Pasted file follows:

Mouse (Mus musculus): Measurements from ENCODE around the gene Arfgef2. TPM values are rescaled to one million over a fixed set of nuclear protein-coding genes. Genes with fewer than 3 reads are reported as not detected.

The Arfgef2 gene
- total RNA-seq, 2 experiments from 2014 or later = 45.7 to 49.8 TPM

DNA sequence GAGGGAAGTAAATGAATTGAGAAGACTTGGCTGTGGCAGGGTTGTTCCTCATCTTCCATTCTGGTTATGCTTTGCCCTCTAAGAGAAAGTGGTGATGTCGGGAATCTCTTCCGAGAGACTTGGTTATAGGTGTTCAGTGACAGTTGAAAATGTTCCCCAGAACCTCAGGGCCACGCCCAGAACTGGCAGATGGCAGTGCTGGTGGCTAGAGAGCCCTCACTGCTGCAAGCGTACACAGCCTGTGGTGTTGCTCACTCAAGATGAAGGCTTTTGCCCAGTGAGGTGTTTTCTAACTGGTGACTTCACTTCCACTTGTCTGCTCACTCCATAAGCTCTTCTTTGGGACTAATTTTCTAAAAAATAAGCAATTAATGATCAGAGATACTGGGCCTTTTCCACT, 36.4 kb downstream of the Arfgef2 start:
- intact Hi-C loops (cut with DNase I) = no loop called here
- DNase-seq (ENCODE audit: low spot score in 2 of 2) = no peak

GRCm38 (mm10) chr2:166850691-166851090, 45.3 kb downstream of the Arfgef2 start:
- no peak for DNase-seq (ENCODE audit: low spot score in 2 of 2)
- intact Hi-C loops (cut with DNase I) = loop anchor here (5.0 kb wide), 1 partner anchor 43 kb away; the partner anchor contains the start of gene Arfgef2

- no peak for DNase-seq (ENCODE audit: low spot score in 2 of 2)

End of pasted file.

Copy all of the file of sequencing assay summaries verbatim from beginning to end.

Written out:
Mouse (Mus musculus): Measurements from ENCODE around the gene Arfgef2. TPM values are rescaled to one million over a fixed set of nuclear protein-coding genes. Genes with fewer than 3 reads are reported as not detected.

The Arfgef2 gene
- total RNA-seq, 2 experiments from 2014 or later = 45.7 to 49.8 TPM

DNA sequence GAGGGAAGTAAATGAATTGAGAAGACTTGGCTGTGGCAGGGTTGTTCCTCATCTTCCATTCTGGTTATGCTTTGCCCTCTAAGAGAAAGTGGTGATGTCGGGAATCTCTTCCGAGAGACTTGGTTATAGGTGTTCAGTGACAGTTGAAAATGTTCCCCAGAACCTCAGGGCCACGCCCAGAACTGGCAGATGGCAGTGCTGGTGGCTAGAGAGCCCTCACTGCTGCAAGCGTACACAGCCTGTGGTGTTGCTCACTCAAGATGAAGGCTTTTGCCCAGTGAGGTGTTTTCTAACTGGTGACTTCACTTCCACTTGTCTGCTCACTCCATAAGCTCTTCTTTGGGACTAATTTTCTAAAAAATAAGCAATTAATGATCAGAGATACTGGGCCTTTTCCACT, 36.4 kb downstream of the Arfgef2 start:
- intact Hi-C loops (cut with DNase I) = no loop called here
- DNase-seq (ENCODE audit: low spot score in 2 of 2) = no peak

GRCm38 (mm10) chr2:166850691-166851090, 45.3 kb downstream of the Arfgef2 start:
- no peak for DNase-seq (ENCODE audit: low spot score in 2 of 2)
- intact Hi-C loops (cut with DNase I) = loop anchor here (5.0 kb wide), 1 partner anchor 43 kb away; the partner anchor contains the start of gene Arfgef2

- no peak for DNase-seq (ENCODE audit: low spot score in 2 of 2)